My cousin recommended this idea after seeing J’s grocery list on this post (My Little Helper: Grocery Shopping) and we finally tried it out at the store.
Prep: I did a quick search for some of the logos of items on my grocery list, copy and paste and I’m done. The internet makes this so simple and quick!
I didn’t pull it out at the grocery store until I knew we were about to start hitting the items on the list so basically we’d already gone through produce and meats. J’s list also did not include everything on my list. It was funny how he immediately knew what certain items were when I handed him the list. Like he knew that the Yoplait logo meant yogurt or the Lactaid logo was milk. This not only keeps them busy while shopping, it was also great practice with word recognition and letter recognition.
J really liked this, even better than the other grocery lists honestly. I think it helped too that I gave him a highlighter to check off his list rather than the normal crayon or pen :)
For younger ones, I would put the items in the order that you’ll reach them in the store. Another thing that works well is to fold the list in half or in thirds so they are just looking at a few items on the list at a time.
You could use this as a scavenger hunt rather than a grocery list that kids would love (which means they’re focused while you shop!). And this would actually make the list even easier to create since it wouldn’t matter which items you included.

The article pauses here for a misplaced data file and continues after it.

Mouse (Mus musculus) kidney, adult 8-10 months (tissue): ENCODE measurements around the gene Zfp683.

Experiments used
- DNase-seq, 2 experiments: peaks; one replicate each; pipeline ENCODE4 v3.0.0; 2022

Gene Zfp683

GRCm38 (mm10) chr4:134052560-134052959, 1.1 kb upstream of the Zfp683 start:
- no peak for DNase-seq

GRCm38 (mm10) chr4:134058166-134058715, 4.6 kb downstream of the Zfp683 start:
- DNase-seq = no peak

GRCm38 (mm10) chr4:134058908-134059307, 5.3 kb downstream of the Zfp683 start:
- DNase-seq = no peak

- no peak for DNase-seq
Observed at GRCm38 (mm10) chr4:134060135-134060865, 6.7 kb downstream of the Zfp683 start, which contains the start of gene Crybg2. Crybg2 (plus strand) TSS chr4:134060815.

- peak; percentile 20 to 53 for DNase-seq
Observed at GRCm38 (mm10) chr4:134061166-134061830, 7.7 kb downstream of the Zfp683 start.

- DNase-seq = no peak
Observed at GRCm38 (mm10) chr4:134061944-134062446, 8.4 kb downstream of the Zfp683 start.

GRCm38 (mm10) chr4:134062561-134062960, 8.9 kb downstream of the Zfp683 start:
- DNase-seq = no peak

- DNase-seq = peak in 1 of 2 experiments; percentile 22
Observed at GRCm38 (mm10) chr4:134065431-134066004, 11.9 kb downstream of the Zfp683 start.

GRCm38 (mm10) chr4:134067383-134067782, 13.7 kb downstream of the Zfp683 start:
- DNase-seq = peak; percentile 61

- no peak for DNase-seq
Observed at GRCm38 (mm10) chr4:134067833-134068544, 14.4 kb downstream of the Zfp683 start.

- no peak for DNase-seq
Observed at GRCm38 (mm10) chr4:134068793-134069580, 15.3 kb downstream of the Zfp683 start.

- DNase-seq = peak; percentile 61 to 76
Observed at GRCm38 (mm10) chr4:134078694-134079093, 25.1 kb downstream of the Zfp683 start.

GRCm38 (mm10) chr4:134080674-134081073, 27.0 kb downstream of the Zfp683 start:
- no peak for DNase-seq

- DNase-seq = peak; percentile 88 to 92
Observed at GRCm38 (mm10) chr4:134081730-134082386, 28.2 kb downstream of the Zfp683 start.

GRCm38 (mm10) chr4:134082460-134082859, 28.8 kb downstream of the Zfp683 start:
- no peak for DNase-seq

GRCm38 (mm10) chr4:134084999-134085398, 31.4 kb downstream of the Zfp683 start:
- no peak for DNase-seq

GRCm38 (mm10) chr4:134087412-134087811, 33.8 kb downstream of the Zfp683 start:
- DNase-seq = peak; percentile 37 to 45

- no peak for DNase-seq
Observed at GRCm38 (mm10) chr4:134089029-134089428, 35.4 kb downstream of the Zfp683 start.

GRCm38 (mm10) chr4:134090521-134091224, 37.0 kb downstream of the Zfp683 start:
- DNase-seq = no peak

Age attempted: 33 months
Posted in Age Range, Chores, Early Preschool (3-4 years), Games, Homemade Games, Letters, Life Skills, My Little Helper, Outside, Preschool (4-5 years), Reading and Writing, Toddler (2-3 years)
Tagged Chores, Homemade Games, Life Skills
We recently played this game and I wanted to hurry and get it posted in case anyone out there was making Magnetic Pompoms to give as a Christmas gift. All you have to do is add dice to the gift for an extra activity!
What you need: Magnetic pompoms (or any type of marker really, dot markers, M&Ms, coins,…); Magnetic surface, Die (I found extra large foam dice at Target for $2), and your playing board of choice (you will need enough for each player to have their own board)
How to play: 1st player rolls the die and gets to place that number of pompoms onto their board. 2nd player follows. Continue until someone fills all spaces on their board with pompoms to win.